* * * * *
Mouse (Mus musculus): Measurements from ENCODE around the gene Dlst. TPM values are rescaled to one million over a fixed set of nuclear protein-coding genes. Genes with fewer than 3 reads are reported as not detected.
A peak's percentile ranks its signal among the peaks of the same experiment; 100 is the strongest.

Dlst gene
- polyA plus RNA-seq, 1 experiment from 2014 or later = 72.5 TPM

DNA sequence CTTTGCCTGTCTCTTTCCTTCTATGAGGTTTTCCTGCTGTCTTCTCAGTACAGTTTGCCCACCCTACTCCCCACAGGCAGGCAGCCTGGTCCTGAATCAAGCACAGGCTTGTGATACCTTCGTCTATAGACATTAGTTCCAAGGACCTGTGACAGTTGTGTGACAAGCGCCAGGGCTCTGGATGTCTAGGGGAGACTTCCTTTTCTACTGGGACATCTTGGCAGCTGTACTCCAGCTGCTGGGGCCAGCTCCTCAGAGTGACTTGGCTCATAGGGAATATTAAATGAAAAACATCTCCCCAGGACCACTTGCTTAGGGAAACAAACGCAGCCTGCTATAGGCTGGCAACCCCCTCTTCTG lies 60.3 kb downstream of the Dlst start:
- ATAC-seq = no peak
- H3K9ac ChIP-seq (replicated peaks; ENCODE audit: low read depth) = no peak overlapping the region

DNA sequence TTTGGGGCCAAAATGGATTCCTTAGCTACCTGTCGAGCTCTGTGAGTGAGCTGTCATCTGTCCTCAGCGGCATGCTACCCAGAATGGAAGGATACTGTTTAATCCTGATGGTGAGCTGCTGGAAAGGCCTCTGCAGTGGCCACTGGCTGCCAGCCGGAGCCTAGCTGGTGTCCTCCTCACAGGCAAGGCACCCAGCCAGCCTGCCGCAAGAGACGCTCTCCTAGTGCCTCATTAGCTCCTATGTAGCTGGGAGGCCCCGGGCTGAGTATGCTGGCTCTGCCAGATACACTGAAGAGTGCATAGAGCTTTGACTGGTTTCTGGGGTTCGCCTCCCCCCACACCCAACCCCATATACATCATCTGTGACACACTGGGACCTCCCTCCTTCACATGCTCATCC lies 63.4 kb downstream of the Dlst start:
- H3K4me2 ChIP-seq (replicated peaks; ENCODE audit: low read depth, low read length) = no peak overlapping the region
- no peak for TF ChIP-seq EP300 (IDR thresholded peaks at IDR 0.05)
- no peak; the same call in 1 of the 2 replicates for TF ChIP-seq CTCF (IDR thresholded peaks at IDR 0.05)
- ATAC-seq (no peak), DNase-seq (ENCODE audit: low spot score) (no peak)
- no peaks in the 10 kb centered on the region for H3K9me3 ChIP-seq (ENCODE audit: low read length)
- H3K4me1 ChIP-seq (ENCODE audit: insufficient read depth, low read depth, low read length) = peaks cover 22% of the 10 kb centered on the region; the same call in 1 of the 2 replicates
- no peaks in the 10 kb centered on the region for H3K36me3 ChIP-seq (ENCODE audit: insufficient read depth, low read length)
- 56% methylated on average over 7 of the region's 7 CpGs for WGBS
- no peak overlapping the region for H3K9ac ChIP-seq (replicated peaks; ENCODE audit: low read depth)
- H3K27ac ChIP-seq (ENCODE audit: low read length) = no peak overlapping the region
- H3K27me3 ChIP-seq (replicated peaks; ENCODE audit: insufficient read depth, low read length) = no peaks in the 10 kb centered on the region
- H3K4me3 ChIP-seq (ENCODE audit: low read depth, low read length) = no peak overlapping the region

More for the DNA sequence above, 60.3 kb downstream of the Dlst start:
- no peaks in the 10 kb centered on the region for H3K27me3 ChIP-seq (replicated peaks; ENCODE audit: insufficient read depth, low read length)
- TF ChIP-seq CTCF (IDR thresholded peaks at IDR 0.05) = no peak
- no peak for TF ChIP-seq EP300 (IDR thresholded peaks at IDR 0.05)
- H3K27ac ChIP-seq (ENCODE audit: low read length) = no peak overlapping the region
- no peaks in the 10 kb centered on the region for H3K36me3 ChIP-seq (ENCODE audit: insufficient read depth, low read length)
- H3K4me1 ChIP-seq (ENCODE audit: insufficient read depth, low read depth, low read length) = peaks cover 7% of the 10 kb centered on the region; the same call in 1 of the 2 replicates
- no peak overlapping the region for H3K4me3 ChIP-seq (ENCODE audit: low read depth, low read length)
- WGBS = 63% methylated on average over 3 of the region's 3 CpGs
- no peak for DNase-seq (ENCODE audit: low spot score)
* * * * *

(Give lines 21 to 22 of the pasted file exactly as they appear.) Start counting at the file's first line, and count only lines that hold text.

More for the DNA sequence above, 60.3 kb downstream of the Dlst start:
- no peaks in the 10 kb centered on the region for H3K27me3 ChIP-seq (replicated peaks; ENCODE audit: insufficient read depth, low read length)